That might not sell in other states where religious conservatives are not as strong. And new attention to his earlier statements, such as one supporting the Southern Baptist tenet that wives should submit to their husbands, could pose trouble among moderate and independent voters.
Then there's his record as governor.
Huckabee raised taxes in Arkansas. He backed a proposal to let the children of illegal immigrants earn the same college aid as citizens. He's accused of pressing to parole a convicted rapist who later murdered a Kansas City woman.
"He did have a lot of tax increases," said Nils Norland, a real estate appraiser from Ankeny, Iowa. "Once true conservatives look at his record more closely, I think his support will change."
His rivals are striving to make sure Republicans hear about those things.
"Huckabee offered in-state tuition to illegal immigrants. That's something he'd probably just as soon no one talk about," former Tennessee Sen. Fred Thompson said this week, twisting Huckabee's record to expand his tuition aid proposal from children to illegal immigrants themselves.
Romney, the former Massachusetts governor, is airing a TV ad blasting Huckabee on immigration. And the Club for Growth, a well-financed anti-tax group with a history of slashing ads against Republicans who've raised taxes, opposes Huckabee.
"If he thinks the questions are tough now, just wait to see what happens after he wins the Iowa caucuses," said Schnur. "He's going to face the same intensity of questions on taxes and immigration that other candidates get on abortion."
Finally, there's the question of whether Huckabee has the resources to compete.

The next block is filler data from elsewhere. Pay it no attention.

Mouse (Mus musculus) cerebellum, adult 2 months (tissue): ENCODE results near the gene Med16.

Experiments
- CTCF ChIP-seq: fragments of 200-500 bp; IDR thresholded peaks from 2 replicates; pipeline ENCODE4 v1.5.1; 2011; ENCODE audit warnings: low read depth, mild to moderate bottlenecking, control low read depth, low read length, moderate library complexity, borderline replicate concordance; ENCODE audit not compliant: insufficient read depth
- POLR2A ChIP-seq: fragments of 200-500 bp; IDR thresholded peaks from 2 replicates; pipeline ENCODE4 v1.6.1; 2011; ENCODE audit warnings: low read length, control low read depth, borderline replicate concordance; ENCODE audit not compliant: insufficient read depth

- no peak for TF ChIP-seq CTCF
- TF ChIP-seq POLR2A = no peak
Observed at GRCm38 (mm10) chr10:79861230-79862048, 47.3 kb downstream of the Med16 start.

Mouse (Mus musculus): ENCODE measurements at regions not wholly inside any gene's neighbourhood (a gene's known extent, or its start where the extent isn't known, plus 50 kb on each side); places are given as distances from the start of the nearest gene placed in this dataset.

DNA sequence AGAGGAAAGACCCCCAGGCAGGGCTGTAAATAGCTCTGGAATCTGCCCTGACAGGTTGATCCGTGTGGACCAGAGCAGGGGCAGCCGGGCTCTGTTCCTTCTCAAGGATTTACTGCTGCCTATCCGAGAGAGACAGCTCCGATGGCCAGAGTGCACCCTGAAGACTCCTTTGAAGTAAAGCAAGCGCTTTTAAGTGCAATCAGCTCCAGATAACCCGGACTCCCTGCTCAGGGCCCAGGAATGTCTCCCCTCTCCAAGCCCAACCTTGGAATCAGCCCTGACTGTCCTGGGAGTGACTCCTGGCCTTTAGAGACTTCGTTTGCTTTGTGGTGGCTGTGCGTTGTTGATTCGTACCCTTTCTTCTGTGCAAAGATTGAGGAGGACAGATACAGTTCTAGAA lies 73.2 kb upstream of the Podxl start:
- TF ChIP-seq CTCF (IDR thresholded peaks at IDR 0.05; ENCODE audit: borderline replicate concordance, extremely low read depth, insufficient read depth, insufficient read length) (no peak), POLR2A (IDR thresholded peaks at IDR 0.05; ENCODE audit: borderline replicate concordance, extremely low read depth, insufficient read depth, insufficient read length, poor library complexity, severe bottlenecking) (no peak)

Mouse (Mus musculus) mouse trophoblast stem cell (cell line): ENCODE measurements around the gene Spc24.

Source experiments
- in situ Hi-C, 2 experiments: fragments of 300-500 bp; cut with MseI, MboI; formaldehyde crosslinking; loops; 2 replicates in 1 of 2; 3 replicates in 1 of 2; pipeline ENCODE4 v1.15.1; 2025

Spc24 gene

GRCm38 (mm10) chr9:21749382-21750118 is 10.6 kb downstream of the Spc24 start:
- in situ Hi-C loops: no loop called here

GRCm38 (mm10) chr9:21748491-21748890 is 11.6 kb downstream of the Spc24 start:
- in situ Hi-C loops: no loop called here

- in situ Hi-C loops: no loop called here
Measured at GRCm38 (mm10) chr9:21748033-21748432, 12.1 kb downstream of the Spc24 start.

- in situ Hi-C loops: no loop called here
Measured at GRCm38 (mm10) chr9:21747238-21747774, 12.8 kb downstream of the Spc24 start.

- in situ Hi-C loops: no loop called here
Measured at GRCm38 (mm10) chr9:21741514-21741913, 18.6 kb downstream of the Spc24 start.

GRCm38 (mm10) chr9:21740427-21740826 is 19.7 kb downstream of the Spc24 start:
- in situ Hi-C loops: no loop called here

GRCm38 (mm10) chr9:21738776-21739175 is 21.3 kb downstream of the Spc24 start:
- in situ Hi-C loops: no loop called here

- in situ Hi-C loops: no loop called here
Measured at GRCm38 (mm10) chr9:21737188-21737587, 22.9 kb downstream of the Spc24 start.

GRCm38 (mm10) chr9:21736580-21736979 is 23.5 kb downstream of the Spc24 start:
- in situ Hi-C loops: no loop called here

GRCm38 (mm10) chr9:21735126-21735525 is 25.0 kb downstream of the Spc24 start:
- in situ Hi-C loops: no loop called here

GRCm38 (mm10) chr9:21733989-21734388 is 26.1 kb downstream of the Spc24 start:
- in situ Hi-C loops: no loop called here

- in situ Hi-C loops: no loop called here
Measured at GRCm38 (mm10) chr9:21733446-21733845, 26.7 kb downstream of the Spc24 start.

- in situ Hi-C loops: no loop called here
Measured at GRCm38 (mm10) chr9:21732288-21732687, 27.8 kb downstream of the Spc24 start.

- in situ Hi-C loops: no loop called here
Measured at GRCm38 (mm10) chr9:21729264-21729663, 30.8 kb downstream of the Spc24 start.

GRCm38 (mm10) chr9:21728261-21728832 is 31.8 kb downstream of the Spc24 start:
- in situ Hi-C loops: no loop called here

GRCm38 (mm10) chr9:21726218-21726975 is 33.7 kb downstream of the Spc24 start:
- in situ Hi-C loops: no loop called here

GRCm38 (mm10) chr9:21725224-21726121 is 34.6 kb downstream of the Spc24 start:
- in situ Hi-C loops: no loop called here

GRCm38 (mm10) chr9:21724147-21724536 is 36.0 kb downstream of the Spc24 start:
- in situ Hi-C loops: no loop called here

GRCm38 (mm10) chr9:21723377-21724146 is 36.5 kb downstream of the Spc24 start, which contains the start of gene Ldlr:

Starved for cash most of the year, he's benefited from strong performances in televised debates and word of mouth. And he's attracting volunteers.
They're people like sisters Kristin Dulin, 25, and Kassie Dulin, 21, of Dallas, Texas. They met Huckabee at a fund-raiser with their parents in June, became enthralled and vowed to join the effort.
"He spoke about life issues, about the marriage amendment, about immigration issues," Kristin Dulin recalled.
Just after Thanksgiving, the women drove 13 hours to Iowa, moved in with a local campaign staffer and began work.
Out-of-state volunteers Kristy Warren, 44, and her son Joel, 15, came from Minneapolis. They found themselves this week buying 3,000 candy canes for Huckabee at an Iowa Wal-Mart.
"He represents the things that are important to me," said Warren, a homeschooler who learned about Huckabee in an email from a homeschooling group. "He's strongly pro-life, strong on family and marriage things, on border security."
The candy canes?
Mother and son planned to tie them to slips of paper printed with Christmas wishes, a snapshot of Mike and Janet Huckabee and a quote from the biblical Book of Isaiah that Christians see as a prophetic reference to Jesus Christ.
Can such devotion compete against the better-financed campaigns awaiting Huckabee in later states?
For one thing, the Internet makes it easy to raise money quickly following a victory. Schnur said that Huckabee could raise tens of millions of dollars if he wins. But renting office space, hiring staff, buying TV time and getting organized in time to compete in the Feb. 5 onslaught of voting in more than 20 states is another thing.
To Huckabee, it's all a blessing.
"I just am always reminded that a ragtag army of under-equipped, under-financed, under-trained and under-prepared people won the Revolutionary War," he said after this week's debate.
"There's an old saying in the South: It's not the size of the dog in the fight, it's the size of the fight in the dog that determines the outcome. And there's a lot of fight in this dog."